The show’s opener Kris Kelli, a Jamaican born reggae singer gave that Caribbean flair ala Rihanna. Wearing shredded black jeans and sex appeal, she slow wined and performed a handful of prerecorded tracks that the audience mostly felt; some scrolled through their cell phones during her 15-minute set. Still others clapped and bobbed their heads alongside songs about love and confidence.
Giving about an hour-and a half-performance, Floetry set the stage in the first half with signature tracks like “Sunshine”, “SupaStar” “Butterflies”, and “Feelings”. With percussion, drums, keys and bass, the setting was simple; it was almost like we were at a jam session, kicking it with friends.
The Floacist barefoot in a full-length afrocentric dress with colorful beads around her neck and The Songstress in silver Nikes, a form-fitted black dress and silk robe, they appeared relaxed, comfortable; even giving each other fist pounds at one point in their setlist. They have a synergy that’s undeniable. VH1 describes it perfectly: “Stewart conjures up images of earthiness, while Ambrosius’ ethereal vocal styling evokes thoughts of a heavenly realm. Where these two worlds meet is a place of perfection.”
Having their respective solo moments, there was a moment where The Floacist and the audience connected on her song “Breathe” from Floetic Soul; the band faded into the background and all sang “You gotta let it go / let it go / so you can grow / you gotta let it go / let it go / just breathe”. Whereas Ambrosius chose “I Want You To Stay” from Late Nights as her solo selection; moving to piano to showcase her skills, she talked and flirted while sharing. One thing noticeable this time around, though — was Ambrosius’ vocal range; big, bold and broad, on every song she poured her heart and soul out on that stage and everyone noticed.
Naming the second half of their show the “Grown Folks Section” or “Red Light Section”; complete with a track of bedroom moans to intro each song; the British singers went through requisite singles such as “Lay Down”, “Say Yes” and “Getting Late” that if they hadn’t performed them, there would have been major issues between them and the audience filled with mostly ladies.
Closing the show with their debut single “Floetic”, the duo proved once again that great chemistry and good music will always survive to see another tour.
Taken from Montreal beat maker Kaytranada’s forthcoming album 99.9% (out May 6), are the new visuals for “Glowed Up,” — the second single from the record and a two-part electro-funk-hip-hop mashup featuring rapper, singer and Dr. Dre protege Anderson .Paak. With Kaytranada’s beats and Paak’s energy on the mic, it’s a perfect matchup in music.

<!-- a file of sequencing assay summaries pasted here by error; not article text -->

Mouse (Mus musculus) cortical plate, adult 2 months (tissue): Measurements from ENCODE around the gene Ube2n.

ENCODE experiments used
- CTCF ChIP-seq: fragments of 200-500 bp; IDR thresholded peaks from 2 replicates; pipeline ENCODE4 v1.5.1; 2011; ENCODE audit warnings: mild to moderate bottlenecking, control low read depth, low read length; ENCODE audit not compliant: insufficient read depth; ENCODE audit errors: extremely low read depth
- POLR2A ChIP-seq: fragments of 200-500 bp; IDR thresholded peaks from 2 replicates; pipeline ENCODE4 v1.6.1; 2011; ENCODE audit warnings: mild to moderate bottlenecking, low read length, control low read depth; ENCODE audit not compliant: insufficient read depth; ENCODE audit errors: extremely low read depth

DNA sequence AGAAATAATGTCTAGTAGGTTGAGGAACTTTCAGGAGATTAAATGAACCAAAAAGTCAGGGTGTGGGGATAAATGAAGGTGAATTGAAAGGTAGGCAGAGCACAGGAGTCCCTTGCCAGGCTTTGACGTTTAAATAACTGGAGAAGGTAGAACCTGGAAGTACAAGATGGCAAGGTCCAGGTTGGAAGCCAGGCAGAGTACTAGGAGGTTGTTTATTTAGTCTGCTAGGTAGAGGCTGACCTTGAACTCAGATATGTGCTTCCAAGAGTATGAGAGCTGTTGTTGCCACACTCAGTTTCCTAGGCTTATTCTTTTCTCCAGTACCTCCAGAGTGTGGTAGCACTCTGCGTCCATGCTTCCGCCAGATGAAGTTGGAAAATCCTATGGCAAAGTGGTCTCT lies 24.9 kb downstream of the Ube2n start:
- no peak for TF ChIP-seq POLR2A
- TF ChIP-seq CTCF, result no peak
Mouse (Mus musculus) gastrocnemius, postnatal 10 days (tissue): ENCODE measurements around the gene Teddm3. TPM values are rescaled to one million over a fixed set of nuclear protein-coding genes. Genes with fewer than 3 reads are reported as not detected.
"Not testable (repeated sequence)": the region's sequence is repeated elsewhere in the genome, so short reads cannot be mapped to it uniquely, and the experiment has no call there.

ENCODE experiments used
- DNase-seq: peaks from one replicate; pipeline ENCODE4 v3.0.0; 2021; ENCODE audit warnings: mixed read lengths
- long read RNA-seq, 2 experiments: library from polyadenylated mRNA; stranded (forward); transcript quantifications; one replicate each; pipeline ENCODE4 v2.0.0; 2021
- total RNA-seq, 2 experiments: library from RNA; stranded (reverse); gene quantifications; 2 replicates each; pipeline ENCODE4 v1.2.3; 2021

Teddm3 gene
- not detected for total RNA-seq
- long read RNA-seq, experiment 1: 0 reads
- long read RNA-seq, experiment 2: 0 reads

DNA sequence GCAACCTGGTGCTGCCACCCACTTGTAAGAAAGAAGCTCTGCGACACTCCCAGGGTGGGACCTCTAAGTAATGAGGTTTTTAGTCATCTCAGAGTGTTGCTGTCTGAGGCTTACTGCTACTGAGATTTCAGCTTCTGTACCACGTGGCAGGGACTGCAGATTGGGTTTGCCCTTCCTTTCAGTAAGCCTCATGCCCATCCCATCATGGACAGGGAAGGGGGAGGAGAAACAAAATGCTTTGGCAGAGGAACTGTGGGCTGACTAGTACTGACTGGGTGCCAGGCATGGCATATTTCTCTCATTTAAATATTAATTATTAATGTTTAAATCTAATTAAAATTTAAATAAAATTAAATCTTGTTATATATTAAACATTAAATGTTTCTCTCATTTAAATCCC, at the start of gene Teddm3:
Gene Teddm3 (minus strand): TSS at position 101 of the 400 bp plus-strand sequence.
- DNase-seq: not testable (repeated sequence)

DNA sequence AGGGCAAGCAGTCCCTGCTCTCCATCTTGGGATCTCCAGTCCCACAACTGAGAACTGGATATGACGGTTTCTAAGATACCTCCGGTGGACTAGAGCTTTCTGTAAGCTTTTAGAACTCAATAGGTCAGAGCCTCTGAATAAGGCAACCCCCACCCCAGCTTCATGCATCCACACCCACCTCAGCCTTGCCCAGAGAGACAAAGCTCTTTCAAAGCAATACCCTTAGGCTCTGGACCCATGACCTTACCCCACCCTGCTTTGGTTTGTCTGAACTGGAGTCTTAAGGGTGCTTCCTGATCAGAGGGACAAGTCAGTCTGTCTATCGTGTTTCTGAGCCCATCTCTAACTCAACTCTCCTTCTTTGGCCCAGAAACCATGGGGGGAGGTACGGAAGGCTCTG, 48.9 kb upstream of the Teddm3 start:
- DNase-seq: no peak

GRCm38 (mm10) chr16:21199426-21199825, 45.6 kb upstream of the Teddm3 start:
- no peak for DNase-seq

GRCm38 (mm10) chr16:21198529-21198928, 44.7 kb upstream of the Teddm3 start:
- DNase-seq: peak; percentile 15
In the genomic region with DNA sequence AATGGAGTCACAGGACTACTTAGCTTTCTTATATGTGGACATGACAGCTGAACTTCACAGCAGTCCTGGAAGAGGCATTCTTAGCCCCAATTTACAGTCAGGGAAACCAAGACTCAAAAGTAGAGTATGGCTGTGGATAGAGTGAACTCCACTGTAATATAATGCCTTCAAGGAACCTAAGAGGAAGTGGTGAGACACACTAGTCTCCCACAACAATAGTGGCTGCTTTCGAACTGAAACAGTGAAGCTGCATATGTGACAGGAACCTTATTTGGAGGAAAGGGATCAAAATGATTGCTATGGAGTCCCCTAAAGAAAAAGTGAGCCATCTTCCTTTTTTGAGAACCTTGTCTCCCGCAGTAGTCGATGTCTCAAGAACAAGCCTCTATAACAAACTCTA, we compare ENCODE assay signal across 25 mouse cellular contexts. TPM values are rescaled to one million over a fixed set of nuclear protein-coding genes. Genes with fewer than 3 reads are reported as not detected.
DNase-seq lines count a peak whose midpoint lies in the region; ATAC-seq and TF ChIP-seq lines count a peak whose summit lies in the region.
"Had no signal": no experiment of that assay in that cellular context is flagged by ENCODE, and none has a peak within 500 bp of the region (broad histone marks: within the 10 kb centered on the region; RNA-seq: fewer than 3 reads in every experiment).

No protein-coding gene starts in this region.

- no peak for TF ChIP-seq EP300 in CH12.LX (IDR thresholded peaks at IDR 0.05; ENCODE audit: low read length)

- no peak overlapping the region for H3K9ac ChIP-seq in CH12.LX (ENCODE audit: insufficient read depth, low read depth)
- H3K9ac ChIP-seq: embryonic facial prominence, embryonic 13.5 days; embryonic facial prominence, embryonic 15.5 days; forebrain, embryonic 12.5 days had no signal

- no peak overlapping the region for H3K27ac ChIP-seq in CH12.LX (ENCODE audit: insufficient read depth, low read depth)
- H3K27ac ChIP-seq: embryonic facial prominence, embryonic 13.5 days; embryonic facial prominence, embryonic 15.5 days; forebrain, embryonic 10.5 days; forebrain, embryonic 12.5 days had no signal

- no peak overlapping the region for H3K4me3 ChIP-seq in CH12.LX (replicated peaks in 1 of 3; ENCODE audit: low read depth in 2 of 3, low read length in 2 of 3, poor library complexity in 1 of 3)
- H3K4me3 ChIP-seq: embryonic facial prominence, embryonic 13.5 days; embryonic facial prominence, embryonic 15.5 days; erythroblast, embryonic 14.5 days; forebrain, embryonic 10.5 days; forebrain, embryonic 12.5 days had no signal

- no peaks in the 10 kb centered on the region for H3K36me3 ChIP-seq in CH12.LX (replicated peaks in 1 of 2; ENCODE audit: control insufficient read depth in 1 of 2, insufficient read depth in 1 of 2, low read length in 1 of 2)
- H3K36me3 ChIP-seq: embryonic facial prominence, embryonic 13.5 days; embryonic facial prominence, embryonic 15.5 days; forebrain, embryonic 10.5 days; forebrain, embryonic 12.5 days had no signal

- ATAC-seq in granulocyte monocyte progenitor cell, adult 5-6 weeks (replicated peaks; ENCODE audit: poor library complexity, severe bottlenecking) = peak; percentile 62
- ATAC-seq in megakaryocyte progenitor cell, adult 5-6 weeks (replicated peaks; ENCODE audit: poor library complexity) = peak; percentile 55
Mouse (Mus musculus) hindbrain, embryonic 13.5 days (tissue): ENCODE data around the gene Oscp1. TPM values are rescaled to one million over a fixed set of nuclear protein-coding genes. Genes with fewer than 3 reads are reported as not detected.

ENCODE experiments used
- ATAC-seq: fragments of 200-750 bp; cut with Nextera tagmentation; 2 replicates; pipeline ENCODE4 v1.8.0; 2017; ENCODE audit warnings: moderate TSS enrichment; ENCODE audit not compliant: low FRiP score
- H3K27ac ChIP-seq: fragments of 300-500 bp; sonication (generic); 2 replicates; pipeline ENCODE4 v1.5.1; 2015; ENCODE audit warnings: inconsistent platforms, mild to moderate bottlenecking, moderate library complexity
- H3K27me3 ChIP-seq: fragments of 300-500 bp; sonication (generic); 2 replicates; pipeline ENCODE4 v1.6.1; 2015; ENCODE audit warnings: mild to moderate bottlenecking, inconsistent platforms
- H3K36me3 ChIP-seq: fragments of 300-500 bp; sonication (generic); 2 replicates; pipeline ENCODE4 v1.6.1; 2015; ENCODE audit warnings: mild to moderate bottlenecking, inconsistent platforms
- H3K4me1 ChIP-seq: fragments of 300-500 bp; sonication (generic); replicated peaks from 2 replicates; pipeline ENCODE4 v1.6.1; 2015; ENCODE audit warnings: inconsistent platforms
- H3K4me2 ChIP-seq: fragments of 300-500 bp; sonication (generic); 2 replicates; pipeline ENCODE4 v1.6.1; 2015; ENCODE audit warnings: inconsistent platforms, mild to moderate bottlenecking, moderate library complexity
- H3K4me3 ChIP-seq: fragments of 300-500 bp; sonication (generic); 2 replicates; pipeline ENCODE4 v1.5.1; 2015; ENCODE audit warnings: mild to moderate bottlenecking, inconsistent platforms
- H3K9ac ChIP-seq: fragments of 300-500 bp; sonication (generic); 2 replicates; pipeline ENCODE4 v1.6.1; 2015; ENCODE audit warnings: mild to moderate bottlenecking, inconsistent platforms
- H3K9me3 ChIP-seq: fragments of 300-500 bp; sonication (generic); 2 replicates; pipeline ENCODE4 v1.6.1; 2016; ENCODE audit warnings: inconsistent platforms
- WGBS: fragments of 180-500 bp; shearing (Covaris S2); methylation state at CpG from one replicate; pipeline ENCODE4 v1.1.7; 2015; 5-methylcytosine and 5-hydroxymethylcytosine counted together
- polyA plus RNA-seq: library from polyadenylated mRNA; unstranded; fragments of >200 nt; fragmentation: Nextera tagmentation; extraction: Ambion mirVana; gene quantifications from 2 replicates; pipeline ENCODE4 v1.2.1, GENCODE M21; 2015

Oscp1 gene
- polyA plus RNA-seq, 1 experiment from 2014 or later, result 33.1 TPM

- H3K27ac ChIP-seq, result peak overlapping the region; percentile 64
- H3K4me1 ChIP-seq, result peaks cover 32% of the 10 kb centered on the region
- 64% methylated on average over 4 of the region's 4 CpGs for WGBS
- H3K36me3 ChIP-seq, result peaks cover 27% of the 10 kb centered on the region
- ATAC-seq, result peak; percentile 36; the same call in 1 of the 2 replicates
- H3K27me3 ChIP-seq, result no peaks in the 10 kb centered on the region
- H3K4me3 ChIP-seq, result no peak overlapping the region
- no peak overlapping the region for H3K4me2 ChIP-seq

Born Louis Kevin Celestin, the Haitian-born producer and DJ was also behind the slinky “Girl” by the Internet (from their Grammy-nominated LP Ego Death). Kaytranada’s 99.9% will feature AlunaGeorge, Anderson .Paak, Little Dragon, Vic Mensa, and the Internet’s Syd, among others.
One of the most respected poets, activists and teachers of our time, made a stop in St. Louis back in February. Having authored writings of poetry, plays, essays, columns, children’s books and short stories, many of us at Central Auditorium in downtown STL were in awe.
On that day, I wrote this in my notebook …
Sonia Sanchez, poet, activist, professor and legend is now reciting new poems, old favorites, haiku in a room full of blacks, whites, old, young; photographers, artists, writers, academics and you can hear a pen drop; heartbeats and ideas and thoughts permeating the space. She’s so tiny. So tiny, almost fragile to touch. She’s talking about memory, Black Lives Matter, Civil Rights Activists of the past; LGBT issues, writers; war, organic foods, non violence. She talks so real and authentic.
It was probably one of the best hour-and-a-half experiences of my life. #respect
Arriving in the era of Jodeci and H-Town, amazingly, 90’s R&B group Silk still includes all five original members, Timothy “Timzo” Cameron, Jimmy Gates, Jr., Gary “Big G” Glenn, Gary “Lil G” Jenkins and Jonathan “John John” Rasboro. Known for their most suggestive song, “Freak Me,” from their 1992 debut Lose Control, the quintet, who was discovered by singer Keith Sweat, delivers their sixth project, the aptly titled Quiet Storm, that’s full of sultry, melodic ballads as well as mid-tempo tunes. It is Silk’s first album in over a decade. Linking up with producer Wirlie Morris (Boyz II Men, Keith Sweat, Marsha Ambrosius, Charlie Wilson), the group waxes on about grooving on the dance floor (“Slow Grind”), being sentimental (“On My Mind”) and of course, taking it to the bedroom (“Baby Suit”).
“You never say yes to anything” started the ‘year of yes’ for Shonda Rhimes in 2014; a statement thrown by her older sister Delores during Thanksgiving preparations the previous year.
The television titan and creator of ABC’s Grey’s Anatomy and Scandal, and executive producer of How to Get Away With Murder and The Catch, would decline any invitation that didn’t have to do with work or writing. Speaking engagements, dinner parties, media events, would all get the beautiful yet eloquent response of “no”.
Though the Chicago native seemed to be living the dream on the outside — successful writer with three beautiful daughters at home, Harper, Emerson and Beckett, and a booming business called Shondaland — Rhimes admits in the book that before her journey, she was miserable on the inside. She wasn’t living; she was just existing. Self-love and acceptance were major issues.